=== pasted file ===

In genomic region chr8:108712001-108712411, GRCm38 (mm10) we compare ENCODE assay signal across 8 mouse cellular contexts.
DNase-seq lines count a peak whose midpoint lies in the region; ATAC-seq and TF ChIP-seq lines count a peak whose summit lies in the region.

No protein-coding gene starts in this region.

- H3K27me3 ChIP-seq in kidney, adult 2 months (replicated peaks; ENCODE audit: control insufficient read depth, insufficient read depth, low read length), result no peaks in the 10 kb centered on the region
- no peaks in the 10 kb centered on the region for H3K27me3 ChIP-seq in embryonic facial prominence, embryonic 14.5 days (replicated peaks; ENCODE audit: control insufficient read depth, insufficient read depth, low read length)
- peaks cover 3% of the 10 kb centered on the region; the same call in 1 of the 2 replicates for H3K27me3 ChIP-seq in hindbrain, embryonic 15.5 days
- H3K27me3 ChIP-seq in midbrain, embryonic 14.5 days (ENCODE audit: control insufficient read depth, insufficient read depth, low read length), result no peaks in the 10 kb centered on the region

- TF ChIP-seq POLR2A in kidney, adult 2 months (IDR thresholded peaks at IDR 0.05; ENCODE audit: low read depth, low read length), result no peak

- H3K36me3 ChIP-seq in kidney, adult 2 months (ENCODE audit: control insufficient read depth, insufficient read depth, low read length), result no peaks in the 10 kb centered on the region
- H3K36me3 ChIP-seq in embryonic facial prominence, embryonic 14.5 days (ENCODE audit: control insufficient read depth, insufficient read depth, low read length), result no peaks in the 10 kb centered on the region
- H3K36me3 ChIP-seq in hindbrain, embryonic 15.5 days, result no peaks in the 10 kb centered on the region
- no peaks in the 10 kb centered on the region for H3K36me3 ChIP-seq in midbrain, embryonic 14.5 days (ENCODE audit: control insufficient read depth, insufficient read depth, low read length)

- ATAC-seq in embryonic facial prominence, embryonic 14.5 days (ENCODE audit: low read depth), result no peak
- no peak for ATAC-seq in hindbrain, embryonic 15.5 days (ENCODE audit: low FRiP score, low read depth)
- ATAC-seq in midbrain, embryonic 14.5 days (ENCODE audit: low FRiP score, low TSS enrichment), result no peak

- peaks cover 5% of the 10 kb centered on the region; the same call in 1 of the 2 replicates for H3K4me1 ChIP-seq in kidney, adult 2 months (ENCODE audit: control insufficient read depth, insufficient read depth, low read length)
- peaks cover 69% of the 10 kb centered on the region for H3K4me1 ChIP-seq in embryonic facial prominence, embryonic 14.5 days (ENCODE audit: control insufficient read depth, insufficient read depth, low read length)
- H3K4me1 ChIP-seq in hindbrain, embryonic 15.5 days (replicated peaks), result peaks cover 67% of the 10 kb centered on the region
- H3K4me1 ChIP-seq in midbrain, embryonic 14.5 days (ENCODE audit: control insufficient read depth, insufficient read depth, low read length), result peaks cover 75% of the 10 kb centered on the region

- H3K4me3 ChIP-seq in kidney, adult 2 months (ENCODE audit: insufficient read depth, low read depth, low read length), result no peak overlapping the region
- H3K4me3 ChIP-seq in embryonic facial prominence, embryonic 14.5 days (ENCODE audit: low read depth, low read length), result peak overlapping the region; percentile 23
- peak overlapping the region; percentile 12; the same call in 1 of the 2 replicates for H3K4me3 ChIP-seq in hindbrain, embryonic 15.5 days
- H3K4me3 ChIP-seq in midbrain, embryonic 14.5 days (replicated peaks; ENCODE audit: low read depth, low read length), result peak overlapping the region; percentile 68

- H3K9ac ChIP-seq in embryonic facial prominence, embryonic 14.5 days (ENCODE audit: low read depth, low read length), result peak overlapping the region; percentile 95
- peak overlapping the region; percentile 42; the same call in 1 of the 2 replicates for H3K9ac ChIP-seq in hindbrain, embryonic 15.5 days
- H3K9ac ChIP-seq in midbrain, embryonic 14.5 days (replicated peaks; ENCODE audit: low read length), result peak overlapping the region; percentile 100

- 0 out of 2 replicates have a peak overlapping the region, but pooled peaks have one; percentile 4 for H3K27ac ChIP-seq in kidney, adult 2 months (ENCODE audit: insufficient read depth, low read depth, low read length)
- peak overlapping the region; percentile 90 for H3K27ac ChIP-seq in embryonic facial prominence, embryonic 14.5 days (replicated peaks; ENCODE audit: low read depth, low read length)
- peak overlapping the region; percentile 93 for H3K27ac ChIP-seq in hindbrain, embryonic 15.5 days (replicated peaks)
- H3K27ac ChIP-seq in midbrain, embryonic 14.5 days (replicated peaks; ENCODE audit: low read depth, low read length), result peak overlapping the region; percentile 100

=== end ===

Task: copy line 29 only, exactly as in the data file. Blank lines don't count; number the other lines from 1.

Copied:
- peak overlapping the region; percentile 93 for H3K27ac ChIP-seq in hindbrain, embryonic 15.5 days (replicated peaks)